Road King Adventure Tire Recommendations

Discussion in 'Road Warriors' started by foxtrapper, Dec 19, 2012.

  1. foxtrapper

    foxtrapper Been here awhile

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    Bought a 2004 Road King recently, and it's going to be needing a new rear tire come spring.

    I've got very little saddle time on this bike, but in general, I have a habit of going into places I shouldn't go.

    So what sort of tire would you guys recommend for traveling down dirt and gravel roads, as well pavement. Interstate slogging isn't a big concern for me. I'll be riding slower, gawking at the world, as I tend to do. I want a tire that will handle dirt and gravel roads better than those Dunlops would. I'm used to those tires, and other Dunlops very similar, they dance and slither in dirt, though without actually losing it. I'd like better.

    And if any of you have actually dark sided an earlier Road King, with the narrower rim, I'd love to hear it. There's a few rather vague listings on the darkside page, but I'm rather dubious of what is said with regards to the narrow rimmed Road King.
    #1
  2. sturgeon

    sturgeon Been here awhile

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    Tourances or Anakees if you can find the sizes you need.
    #2
  3. Anorak

    Anorak Woolf Barnato

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    BF Goodrich All Terrain. I don't think you'll find a tire with any sort of "adventure" design that will have the load rating your bike requires. Maybe you could cut a more aggressive tread in one of the recommended tires?
    #3
  4. Grainbelt

    Grainbelt marginal adventurer Super Moderator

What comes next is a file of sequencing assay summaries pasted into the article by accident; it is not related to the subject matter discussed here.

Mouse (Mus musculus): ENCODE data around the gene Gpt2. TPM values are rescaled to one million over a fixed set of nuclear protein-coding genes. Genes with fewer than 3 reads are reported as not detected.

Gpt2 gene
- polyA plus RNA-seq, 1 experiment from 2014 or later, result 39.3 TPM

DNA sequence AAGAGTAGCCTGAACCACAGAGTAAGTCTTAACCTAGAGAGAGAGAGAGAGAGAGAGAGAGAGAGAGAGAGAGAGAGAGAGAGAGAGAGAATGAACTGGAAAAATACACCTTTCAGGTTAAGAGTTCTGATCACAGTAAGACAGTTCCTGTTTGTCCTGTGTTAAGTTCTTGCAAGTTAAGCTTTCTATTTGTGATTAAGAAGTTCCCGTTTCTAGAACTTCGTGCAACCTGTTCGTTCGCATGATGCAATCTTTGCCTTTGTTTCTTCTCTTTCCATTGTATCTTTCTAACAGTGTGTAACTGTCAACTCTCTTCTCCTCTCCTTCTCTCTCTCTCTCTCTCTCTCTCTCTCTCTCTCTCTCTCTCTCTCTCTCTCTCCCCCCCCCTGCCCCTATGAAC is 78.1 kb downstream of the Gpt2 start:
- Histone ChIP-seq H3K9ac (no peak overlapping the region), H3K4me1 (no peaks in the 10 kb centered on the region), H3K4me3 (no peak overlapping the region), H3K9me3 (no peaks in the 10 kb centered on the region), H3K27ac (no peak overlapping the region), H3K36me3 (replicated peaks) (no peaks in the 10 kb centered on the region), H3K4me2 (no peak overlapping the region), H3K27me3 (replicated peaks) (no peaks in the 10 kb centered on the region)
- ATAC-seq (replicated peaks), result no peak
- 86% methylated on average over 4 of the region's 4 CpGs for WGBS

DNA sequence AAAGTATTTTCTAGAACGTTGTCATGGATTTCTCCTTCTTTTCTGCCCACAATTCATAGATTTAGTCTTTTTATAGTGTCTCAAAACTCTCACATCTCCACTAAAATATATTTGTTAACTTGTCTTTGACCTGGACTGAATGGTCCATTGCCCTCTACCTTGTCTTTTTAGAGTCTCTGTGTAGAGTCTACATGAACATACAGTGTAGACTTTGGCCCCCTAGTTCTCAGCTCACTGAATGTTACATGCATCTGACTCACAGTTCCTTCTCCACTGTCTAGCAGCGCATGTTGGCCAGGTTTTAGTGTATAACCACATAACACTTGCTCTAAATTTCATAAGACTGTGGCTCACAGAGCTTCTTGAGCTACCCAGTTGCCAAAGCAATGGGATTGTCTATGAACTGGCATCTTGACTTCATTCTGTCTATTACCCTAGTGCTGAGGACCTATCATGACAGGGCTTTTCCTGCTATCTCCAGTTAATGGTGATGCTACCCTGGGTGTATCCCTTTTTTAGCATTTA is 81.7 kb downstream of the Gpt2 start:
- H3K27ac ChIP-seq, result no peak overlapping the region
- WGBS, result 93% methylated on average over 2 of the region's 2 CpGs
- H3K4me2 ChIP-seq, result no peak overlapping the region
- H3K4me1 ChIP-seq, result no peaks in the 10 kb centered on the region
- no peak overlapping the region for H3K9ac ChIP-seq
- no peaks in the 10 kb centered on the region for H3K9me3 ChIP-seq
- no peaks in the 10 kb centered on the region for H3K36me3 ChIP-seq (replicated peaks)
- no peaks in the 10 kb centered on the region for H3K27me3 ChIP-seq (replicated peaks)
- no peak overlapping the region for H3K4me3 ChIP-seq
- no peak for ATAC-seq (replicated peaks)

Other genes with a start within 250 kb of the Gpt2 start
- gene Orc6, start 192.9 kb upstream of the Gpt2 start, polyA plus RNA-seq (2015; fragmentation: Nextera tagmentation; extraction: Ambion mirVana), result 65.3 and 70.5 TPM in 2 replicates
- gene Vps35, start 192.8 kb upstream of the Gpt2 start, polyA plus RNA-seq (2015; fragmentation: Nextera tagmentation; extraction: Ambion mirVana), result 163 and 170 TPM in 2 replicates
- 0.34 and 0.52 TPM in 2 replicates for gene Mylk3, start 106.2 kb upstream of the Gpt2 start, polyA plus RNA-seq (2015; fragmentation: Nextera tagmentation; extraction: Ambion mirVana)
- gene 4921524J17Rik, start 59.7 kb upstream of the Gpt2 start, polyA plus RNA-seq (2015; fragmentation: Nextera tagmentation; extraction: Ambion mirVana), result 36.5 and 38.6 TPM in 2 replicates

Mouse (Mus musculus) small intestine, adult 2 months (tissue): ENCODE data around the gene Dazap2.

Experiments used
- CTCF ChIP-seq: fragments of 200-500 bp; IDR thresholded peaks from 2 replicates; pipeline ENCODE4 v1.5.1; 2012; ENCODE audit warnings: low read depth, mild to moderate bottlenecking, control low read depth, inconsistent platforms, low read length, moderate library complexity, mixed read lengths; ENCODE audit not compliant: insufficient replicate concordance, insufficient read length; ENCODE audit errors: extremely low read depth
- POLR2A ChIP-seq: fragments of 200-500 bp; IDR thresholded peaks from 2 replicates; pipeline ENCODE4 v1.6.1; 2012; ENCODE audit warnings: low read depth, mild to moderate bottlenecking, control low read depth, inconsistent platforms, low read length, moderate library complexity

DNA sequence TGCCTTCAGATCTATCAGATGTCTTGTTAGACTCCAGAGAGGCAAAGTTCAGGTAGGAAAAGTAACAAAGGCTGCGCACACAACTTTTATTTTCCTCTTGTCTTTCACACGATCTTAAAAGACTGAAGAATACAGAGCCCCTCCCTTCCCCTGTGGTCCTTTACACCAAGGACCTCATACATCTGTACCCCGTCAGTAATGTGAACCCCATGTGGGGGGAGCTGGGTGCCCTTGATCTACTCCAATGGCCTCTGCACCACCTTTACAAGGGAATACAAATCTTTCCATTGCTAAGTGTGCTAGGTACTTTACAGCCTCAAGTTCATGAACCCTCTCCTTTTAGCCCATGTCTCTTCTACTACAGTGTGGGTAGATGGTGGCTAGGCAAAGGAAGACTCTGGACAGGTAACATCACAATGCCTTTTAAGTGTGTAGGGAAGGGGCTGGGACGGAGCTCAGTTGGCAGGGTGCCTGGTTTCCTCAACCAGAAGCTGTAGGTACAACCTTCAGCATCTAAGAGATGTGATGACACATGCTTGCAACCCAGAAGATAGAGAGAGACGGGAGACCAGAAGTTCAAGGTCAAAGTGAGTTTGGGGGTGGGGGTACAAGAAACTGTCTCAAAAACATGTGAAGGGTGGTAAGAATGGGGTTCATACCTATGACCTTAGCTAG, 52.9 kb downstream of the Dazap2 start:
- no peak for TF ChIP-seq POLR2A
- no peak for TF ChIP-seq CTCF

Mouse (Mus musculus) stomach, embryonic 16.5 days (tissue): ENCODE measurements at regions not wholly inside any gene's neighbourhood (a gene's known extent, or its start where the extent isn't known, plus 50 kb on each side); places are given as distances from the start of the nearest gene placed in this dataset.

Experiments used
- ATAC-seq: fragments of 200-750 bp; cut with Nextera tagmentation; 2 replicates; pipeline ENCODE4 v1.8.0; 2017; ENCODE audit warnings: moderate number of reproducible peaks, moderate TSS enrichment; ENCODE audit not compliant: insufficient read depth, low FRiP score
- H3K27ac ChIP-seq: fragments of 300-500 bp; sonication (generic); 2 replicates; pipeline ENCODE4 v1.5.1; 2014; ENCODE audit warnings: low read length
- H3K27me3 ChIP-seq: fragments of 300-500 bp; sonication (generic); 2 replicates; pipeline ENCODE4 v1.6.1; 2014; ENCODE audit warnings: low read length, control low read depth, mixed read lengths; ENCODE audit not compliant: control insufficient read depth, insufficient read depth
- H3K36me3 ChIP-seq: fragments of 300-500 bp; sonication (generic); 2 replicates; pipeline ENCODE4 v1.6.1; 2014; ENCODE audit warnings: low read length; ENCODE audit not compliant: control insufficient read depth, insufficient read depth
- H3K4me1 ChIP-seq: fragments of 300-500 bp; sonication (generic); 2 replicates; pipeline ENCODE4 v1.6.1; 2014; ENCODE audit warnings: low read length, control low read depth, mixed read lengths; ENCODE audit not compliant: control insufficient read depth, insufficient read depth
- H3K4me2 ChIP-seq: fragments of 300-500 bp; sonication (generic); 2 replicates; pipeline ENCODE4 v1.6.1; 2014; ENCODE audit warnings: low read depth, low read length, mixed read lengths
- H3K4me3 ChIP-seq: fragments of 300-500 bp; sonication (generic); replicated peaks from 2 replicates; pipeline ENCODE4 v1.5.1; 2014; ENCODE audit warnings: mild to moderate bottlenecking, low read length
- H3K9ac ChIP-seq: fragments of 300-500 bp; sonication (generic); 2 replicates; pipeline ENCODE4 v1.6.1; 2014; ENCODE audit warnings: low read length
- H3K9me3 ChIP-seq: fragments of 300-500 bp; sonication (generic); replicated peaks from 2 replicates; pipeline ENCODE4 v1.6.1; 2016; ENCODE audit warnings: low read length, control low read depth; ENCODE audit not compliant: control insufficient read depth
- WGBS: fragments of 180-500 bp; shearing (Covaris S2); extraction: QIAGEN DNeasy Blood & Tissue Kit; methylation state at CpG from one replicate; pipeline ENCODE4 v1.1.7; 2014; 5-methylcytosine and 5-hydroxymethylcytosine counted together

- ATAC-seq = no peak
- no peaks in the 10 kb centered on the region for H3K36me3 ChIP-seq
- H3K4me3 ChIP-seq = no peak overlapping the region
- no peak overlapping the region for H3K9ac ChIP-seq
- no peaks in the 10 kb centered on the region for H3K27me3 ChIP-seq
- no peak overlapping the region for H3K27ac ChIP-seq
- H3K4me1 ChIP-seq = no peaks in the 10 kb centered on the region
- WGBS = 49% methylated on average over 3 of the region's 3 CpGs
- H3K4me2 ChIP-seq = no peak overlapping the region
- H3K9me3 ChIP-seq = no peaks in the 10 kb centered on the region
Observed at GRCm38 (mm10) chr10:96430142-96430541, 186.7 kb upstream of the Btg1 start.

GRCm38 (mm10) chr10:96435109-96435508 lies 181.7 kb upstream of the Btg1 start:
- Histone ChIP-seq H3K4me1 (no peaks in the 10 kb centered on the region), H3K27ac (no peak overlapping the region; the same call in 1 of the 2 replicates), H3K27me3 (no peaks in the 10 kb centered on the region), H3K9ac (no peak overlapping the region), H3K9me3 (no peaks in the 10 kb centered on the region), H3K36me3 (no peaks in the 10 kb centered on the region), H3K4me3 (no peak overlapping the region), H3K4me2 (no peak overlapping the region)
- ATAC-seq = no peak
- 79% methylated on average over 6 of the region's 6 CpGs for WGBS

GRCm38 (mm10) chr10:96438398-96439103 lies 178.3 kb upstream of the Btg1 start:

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    Pack an air compressor & tire gauge, and just air down whatever you've been running when you're in the dirt.

    You said you're in no hurry. :dunno
    #4
  5. motorat

    motorat TBD

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    #5
  6. foxtrapper

    foxtrapper Been here awhile

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    I should have posted size. Stock is 130/90-16. That limits me. And I'm not looking to make the Road King into a dirt bike.

    The Duro and Bridgestone were the only things I found as well. I even found a thread where some Sportster guys were building offroad versions of their bikes, and several were running the Bridgestones. They had to do some further engineering to deal with the high speed wobbles they were getting from the offroad type tires. That's not something I want to get into with the Road King.

    Really, I'm looking for something roughly in between a generic street touring tire and something like the Duro and Bridgestone. Arguably, the oem type Dunlops might be the best I can find. I've used them before and they do work. Enough tread lip to work on a dirt road, they just aren't particularly good at it.